"A Quick Introduction to Target Marketing"

Mark Lewyn, "Database Marketing: A Potent New Tool for Selling," Business Week, September 5, 1994

John Stauber, "Other Uses of Target Marketing: Political Campaigning," adapted from Toxic Sludge is Good for You, Monroe, Maine: Common Courage Press, 1995.

Targeting Assignment

Powerpoint slide show

Rough notes for discussion

KEY POINTS
What's the difference between mass marketing and target marketing?
How do companies get information about consumers?
How do political groups like the Christian Coalition use target marketing?
What are some of the advantages and disadvantages of target marketing for consumers?
Why do media outlets target people in the same way that product marketers do?
Be able to identify target audiences of particular media content and advertising.


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Carrie McLaren, "Positioning," from Stay Free! No. 14, 1998

Frank Mankiewicz and Joel Swerdlow, Remote Control: Television and the Manipulation of American Life, New York: Times Books, 1978, pp. 242-3.

Rough notes for discussion

KEY POINTS
What is positioning?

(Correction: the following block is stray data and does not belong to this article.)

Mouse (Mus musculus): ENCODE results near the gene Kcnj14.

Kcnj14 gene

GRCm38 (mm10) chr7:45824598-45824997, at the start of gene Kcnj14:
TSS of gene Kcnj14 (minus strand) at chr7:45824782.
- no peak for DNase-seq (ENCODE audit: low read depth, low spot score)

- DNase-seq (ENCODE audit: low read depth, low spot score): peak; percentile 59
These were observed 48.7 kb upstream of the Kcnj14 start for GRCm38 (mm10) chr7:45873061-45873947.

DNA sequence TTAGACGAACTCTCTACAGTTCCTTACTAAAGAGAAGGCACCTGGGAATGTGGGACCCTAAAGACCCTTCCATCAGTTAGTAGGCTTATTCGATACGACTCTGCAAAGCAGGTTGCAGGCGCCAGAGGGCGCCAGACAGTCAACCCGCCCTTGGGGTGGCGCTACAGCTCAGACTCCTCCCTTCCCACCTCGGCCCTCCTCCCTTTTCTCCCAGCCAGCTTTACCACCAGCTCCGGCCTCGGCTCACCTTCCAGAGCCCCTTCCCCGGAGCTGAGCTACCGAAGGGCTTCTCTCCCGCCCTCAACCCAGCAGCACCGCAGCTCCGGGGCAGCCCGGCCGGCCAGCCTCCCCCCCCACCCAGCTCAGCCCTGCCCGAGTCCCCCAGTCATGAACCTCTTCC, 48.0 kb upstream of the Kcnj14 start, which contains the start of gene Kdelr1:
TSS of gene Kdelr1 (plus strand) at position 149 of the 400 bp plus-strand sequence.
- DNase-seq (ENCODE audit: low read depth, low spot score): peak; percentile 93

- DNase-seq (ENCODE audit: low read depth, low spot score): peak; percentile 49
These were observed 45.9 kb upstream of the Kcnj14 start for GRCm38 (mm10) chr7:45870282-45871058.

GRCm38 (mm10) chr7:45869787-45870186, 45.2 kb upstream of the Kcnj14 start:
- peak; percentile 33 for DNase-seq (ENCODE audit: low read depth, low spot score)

What are parity goods?


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T E S T !

Educators: email me if you'd like to see the test.


COMMERCIAL MEDIA: HISTORICAL PERSPECTIVE

Why are American media so commercial?

Anna Wilde Mathews, "Clear Channel Uses High-Tech Gear To Perfect the Art of Sounding Local," The Wall Street Journal, February 25, 2002.

Rough notes for discussion

KEY POINTS
What are three key factors causing increased commercialism?
Understand the main types of media regulation and how they have shifted to favor industry:
First Amendment
Spectrum space
Public interest standard
Ownership rules
Copyright


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Homework: Media Regulation
Students are asked to express their opinions regarding various kinds of media regulation. Followup with a discussion.